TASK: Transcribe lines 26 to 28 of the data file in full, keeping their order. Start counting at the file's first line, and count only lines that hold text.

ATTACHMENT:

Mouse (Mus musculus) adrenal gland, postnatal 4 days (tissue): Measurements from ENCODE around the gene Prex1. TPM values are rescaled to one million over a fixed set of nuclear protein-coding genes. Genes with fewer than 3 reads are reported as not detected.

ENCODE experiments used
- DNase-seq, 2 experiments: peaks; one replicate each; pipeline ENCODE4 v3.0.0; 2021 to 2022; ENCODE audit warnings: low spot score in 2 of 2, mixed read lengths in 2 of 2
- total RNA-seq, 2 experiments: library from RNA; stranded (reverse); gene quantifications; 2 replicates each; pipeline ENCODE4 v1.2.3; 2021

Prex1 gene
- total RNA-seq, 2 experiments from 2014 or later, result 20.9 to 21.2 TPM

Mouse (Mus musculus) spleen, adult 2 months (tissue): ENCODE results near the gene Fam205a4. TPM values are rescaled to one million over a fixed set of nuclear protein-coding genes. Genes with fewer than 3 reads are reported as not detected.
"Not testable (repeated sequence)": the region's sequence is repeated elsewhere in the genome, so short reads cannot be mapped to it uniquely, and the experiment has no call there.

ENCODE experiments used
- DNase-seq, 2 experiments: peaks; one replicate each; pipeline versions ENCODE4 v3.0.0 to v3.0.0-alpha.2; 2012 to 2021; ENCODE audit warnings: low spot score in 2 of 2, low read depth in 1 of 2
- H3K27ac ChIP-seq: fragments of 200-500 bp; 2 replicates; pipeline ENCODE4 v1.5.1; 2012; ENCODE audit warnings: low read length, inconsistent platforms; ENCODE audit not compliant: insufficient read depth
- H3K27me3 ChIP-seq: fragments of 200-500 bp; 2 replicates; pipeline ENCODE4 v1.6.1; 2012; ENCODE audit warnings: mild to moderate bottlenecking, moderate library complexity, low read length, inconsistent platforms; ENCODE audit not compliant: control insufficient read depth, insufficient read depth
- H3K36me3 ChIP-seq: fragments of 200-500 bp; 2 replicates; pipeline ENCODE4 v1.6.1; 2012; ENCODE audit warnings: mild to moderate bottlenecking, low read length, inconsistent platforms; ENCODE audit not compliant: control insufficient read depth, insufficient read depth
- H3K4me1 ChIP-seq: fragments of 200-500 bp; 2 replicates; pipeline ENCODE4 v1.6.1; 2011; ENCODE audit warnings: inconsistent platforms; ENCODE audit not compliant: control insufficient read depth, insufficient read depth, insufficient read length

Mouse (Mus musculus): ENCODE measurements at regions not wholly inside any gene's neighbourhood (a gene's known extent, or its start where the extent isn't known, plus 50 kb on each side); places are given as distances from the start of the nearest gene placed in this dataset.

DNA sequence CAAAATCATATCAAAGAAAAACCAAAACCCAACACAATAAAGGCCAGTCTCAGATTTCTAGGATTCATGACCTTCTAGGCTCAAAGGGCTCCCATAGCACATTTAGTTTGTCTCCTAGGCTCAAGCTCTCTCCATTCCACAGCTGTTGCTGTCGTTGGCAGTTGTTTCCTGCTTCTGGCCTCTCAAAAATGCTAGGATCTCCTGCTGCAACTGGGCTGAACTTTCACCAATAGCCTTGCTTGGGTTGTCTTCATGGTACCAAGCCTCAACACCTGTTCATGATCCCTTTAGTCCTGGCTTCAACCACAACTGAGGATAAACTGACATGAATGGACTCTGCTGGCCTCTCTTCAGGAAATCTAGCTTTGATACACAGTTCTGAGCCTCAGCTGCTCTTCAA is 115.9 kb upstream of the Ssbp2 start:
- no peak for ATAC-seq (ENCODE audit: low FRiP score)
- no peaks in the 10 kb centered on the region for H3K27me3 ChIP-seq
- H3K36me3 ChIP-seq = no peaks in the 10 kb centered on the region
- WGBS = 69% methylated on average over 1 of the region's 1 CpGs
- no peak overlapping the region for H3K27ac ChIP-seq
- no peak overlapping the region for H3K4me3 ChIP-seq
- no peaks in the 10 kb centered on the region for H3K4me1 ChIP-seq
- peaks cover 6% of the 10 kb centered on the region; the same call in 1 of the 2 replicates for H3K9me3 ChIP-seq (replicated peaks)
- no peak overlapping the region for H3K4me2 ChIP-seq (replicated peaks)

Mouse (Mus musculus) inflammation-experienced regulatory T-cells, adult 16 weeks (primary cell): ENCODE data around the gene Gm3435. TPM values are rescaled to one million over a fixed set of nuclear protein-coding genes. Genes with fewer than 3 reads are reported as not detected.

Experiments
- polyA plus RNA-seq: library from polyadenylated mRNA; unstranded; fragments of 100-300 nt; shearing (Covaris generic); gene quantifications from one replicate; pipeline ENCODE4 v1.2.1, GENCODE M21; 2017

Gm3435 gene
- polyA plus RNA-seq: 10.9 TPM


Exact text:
Mouse (Mus musculus) inflammation-experienced regulatory T-cells, adult 16 weeks (primary cell): ENCODE data around the gene Gm3435. TPM values are rescaled to one million over a fixed set of nuclear protein-coding genes. Genes with fewer than 3 reads are reported as not detected.

Experiments
- polyA plus RNA-seq: library from polyadenylated mRNA; unstranded; fragments of 100-300 nt; shearing (Covaris generic); gene quantifications from one replicate; pipeline ENCODE4 v1.2.1, GENCODE M21; 2017